What: A Sri Lankan restaurant that’s rocked up next door to Dishoom, on the Kingly Street site formerly occupied by Claw.
Who: Kolamba is the brainchild of husband and wife team Eroshan and Aushi Meewella, who both grew up in the Sri Lankan capital Colombo. Despite having a background in interior design and property development, opening a restaurant has been something Eroshan, in particular, has been keen to explore for a couple of years now. Between them, Eroshan and Aushi have drawn on the food of their childhood to ‘showcase the abundant flavours and colours inherent to [Sri Lanka’s] cuisine’.
The food: The menu features a selection of small and large sharing plates, with the focus on allowing diners to create a meal that combines Colombo’s melting pot of culinary influences: Sinhalese, Tamil, Moor (Muslim), Burger (Dutch) and Malay communities are all represented on the menu in some form. Prices predominately vary between the £5 and £10 mark, with Eroshan saying the intention is for the average spend to be about £30 per head. The menu is split into six categories, with larger meat and vegetable plates sat alongside a selection of ‘short eats’ and sides. Smaller plates include a dish of hot butter cuttlefish with chilli (£7.50); pilchards fried in breadcrumbs (£4.50); and spiced, savoury jackfruit wrapped in butter pastry and golden fried (£4.20). Main dishes feature meat options of jaggery slow-cooked beef short rib (£11.90); and monkfish poached in fresh turmeric, tomato and coconut milk (12.80). While vegetable options include beans with coconut (£6.90); a polos curry of jackfruit, cinnamon and fried onion (£7.50); and parripu, red split lentils cooked in coconut milk and turmeric, and finished with tempered spices (£6). Side dishes include a selection of sambols – vegetable salads (£2.50 – £3.50); pol roti coconut flatbreads with diced onion and green chilli (£3.50); and hoppers (£2.75 – £3.25).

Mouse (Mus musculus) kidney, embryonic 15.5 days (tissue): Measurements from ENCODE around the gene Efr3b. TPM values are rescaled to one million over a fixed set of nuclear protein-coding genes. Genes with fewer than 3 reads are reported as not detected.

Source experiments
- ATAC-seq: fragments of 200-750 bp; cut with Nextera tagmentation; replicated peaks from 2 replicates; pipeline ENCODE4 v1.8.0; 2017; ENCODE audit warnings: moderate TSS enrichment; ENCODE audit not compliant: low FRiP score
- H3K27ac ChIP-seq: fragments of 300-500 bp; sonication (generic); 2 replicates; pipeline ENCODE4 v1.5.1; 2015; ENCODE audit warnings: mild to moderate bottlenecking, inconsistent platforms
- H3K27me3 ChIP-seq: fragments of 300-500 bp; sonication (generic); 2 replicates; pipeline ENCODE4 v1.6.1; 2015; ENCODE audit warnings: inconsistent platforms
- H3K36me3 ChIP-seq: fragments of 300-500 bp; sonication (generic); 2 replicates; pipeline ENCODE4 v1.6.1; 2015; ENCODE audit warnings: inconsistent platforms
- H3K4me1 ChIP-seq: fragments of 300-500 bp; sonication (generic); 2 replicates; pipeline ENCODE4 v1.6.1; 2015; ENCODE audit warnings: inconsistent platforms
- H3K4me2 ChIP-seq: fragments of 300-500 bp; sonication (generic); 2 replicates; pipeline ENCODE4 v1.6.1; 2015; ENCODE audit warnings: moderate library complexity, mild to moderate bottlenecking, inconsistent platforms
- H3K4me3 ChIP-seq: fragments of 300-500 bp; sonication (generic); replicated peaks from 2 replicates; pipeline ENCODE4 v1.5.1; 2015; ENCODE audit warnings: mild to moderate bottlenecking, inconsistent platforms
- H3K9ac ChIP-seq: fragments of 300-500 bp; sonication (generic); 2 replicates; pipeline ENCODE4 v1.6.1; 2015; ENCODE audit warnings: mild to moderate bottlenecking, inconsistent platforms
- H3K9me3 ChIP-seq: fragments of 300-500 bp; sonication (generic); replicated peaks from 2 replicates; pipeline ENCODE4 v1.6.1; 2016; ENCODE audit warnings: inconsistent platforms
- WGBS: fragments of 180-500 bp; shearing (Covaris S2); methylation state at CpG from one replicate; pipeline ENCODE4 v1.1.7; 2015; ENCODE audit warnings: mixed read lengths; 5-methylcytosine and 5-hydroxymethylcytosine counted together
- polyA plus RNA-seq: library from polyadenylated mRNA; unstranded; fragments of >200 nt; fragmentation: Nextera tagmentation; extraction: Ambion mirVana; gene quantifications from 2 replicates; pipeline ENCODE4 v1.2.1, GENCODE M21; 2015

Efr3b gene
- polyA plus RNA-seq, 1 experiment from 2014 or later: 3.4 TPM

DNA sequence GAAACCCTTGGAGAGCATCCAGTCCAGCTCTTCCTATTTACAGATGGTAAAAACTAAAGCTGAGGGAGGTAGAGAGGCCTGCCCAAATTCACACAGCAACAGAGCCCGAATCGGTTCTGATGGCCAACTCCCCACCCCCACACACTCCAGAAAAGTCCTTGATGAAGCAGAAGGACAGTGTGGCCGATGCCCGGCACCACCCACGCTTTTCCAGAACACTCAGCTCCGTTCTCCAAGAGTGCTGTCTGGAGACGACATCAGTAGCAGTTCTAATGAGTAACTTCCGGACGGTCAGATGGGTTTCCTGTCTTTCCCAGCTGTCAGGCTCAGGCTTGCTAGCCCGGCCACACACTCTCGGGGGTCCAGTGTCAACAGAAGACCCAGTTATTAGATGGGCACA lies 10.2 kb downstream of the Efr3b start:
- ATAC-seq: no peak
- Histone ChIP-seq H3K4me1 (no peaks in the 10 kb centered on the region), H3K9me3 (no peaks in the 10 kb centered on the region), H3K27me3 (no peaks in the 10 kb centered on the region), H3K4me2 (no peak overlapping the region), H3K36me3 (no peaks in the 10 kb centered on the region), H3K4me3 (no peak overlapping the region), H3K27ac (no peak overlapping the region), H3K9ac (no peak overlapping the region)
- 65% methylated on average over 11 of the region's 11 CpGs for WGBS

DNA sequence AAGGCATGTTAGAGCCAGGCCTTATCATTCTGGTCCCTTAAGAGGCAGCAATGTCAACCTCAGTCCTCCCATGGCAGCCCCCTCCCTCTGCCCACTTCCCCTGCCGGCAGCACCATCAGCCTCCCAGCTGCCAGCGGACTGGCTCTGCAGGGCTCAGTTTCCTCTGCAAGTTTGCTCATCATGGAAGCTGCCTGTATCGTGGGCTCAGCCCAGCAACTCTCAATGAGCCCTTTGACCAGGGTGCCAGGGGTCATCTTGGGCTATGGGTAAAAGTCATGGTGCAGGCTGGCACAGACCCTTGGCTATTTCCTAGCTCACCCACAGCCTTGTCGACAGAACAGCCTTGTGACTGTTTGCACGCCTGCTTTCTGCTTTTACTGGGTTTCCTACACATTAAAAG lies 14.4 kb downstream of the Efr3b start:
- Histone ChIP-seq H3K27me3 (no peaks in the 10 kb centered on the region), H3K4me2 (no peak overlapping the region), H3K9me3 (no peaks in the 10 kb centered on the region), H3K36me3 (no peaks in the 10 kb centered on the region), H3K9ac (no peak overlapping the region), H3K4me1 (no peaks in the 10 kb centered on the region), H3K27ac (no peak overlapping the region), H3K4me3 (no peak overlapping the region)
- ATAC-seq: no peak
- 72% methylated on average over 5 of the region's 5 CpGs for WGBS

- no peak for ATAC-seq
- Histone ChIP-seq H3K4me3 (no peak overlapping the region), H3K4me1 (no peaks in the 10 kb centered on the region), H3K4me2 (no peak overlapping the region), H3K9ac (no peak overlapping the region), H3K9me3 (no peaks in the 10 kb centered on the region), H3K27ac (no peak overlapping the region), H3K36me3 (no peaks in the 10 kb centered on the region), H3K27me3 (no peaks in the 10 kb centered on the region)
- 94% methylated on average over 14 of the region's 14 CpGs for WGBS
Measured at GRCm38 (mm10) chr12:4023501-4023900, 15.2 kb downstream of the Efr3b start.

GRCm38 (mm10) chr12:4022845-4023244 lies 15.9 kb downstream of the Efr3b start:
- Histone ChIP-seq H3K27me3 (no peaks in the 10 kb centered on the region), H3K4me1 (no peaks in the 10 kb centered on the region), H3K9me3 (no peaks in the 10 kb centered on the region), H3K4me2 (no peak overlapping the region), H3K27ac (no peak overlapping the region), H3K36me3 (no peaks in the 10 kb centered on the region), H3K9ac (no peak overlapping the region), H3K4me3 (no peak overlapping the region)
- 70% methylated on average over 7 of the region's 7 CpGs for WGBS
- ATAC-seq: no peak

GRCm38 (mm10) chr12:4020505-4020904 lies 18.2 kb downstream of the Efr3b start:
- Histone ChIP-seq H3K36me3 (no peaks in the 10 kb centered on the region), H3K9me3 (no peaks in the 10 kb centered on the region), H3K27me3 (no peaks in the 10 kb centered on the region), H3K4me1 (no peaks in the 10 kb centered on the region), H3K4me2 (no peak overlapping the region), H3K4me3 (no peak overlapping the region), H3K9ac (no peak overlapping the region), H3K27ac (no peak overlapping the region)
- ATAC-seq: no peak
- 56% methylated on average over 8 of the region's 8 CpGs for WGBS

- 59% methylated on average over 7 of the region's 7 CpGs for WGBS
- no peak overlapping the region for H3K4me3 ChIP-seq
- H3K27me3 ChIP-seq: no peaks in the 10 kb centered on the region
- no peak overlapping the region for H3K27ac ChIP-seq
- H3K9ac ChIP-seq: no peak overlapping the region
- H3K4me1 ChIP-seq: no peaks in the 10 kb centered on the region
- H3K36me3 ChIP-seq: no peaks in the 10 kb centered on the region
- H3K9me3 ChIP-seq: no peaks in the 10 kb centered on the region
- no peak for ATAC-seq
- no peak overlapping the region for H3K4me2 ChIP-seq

The vibe: The interior of the 56-cover restaurant is a design collaboration between Studio Fils and Eroshan and Aushi’s Whitebox London interior design business. The emphasis is on organic, earthy tones, with greenery climbing the walls and contrasted against aged brickwork, raw timber and polished cement surfaces.
And another thing: A number of the menu’s signature dishes have been handed down to the owners from people back home, and come with a corresponding story card explaining the recipe’s origins. For example, the jaggery beef comes from a woman who, when she was pregnant in the late 60s, craved her great grandmother’s beef curry to such an extent she journeyed from Columbo to the northernmost tip of Sri Lanka in order to satisfy it. Eroshan says that once the restaurant is more established, he plans to invite those who supplied dish ideas for the menu over from Sri Lanka for a series of supper clubs.
21 Kingly St, Soho, London W1B 5QA